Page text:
[Photo: Grant Beard (left) and Dr Andrew Watkins, senior climatologists with the National Climate Centre at the Bureau of Meteorology, consult the latest weekly Sea Surface Temperature (SST) map of the Pacific Ocean before writing the ENSO Wrap-Up. SSTs from this region are vital for the forecasting of future
climate in the Australasian region.]
If you think that climate scientists cannot make up their mind about whether there will be an El Niño this year, you are right.
In fact we should be suspicious of anyone who claims their mind was made up about El Niño back in autumn. The interaction between the ocean and atmosphere is complex and dynamic; small changes can result in very different outcomes.
This is why climate scientists should keep their opinions and observations to themselves, and wait until late winter before making a safe call on El Niño.
As an agronomist with a special interest in climate, I used to pester friends in the Bureau of Meteorology and other climate scientists over this autumn period. I knew that they could not give me a firm answer, but I also knew that they had access to the most recent measurements and models and was interested in what they were thinking.
Since 2001 anyone with access to the web can find out what climate scientists are thinking by checking the ENSO Wrap-Up www.bom.gov.au/climate/enso/. Indeed, farmers with web access now have more information at their fingertips than the most advanced climate lab did a decade ago. This is great but it can lead to information overload.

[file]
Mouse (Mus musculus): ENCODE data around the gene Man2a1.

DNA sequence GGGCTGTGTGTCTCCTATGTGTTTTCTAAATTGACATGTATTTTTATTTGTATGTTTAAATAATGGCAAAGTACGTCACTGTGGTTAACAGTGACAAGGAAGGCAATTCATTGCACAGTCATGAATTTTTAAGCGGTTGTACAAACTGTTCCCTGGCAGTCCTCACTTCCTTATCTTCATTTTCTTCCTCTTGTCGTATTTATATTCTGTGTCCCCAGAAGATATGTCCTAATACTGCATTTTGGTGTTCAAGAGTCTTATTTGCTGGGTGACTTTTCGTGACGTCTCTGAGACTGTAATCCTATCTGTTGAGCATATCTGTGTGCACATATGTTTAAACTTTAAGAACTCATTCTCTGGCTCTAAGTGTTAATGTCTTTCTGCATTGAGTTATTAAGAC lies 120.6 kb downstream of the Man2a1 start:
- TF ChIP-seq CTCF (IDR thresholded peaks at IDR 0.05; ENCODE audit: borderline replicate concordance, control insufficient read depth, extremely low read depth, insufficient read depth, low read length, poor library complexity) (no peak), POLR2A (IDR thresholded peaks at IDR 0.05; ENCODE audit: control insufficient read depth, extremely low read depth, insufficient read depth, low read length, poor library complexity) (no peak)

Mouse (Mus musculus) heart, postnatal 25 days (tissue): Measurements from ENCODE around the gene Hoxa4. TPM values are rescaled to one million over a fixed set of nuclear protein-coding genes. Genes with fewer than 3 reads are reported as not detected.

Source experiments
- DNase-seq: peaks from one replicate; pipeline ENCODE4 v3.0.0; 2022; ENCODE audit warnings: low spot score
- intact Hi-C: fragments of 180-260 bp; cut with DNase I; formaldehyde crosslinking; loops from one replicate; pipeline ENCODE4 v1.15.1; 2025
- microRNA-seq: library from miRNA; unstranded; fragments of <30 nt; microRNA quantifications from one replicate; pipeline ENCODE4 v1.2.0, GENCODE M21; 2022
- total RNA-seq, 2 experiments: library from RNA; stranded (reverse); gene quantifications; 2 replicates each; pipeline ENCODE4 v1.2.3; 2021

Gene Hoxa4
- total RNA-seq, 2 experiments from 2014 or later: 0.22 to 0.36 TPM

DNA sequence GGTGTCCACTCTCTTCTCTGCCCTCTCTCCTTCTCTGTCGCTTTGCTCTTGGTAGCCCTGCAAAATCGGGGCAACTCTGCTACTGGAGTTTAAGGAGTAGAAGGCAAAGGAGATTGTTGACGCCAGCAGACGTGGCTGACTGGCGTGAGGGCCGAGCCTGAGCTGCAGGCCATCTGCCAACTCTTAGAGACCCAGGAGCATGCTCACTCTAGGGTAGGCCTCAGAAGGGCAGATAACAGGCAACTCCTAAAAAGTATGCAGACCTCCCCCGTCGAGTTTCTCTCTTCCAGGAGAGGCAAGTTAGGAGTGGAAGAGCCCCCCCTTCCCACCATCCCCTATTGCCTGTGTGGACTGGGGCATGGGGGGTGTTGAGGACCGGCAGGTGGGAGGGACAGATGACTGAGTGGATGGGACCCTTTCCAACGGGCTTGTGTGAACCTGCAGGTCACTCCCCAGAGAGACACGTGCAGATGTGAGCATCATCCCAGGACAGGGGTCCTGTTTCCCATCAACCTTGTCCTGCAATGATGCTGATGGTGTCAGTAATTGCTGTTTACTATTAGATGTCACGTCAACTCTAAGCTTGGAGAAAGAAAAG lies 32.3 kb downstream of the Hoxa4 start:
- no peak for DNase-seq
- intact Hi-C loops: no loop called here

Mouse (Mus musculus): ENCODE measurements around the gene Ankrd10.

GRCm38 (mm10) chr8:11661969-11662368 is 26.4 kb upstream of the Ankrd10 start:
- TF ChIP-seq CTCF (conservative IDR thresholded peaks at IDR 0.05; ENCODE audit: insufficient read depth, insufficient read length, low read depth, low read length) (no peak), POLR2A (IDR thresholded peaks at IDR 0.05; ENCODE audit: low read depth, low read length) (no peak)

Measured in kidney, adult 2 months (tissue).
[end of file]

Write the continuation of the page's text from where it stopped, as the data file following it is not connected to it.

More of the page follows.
One of the benefits of the ENSO Wrap-Up is that it helps with interpretation and aims to give a balanced view of factors that would support or not support an El Niño developing.
This season there is a heightened interest in El Niño. Recent years have been pretty tough; there are mixed levels of stored soil water across the region and the first half of autumn has been one of the hottest and driest on record.
What to read into a 50 per cent chance of El Niño?
Some people under-react and say "So what, 50:50 is hardly a commitment." In the past 100 years there have been about 24 El Niño events - so each autumn we can say that the odds for an El Niño are about one in four. If the odds are set at 50 per cent, this doubles the chances of an El Niño.
Others will over-react and say that there is a 50 per cent chance of a 2002-type drought.
It is important to recognise that there are more El Niño events than bad droughts. If a bad drought is defined as one in 10 or 20, this is much rarer than an El Niño, which is one in four. El Niño is best understood as increasing the risk of bad drought.
As the season progresses over autumn, wise farmers consider a number of factors such as price information, stored soil water and the timing of the break.
A farmer told me he marks on his calendar the date when the ENSO Wrap- Up comes out, as he finds it helpful to know what the scientists are thinking so he can factor it into his decision making.
GRDC Research Code LWR25
For more information: Dr Peter Hayman, principal scientist, Climate Applications, SARDI, email@example.com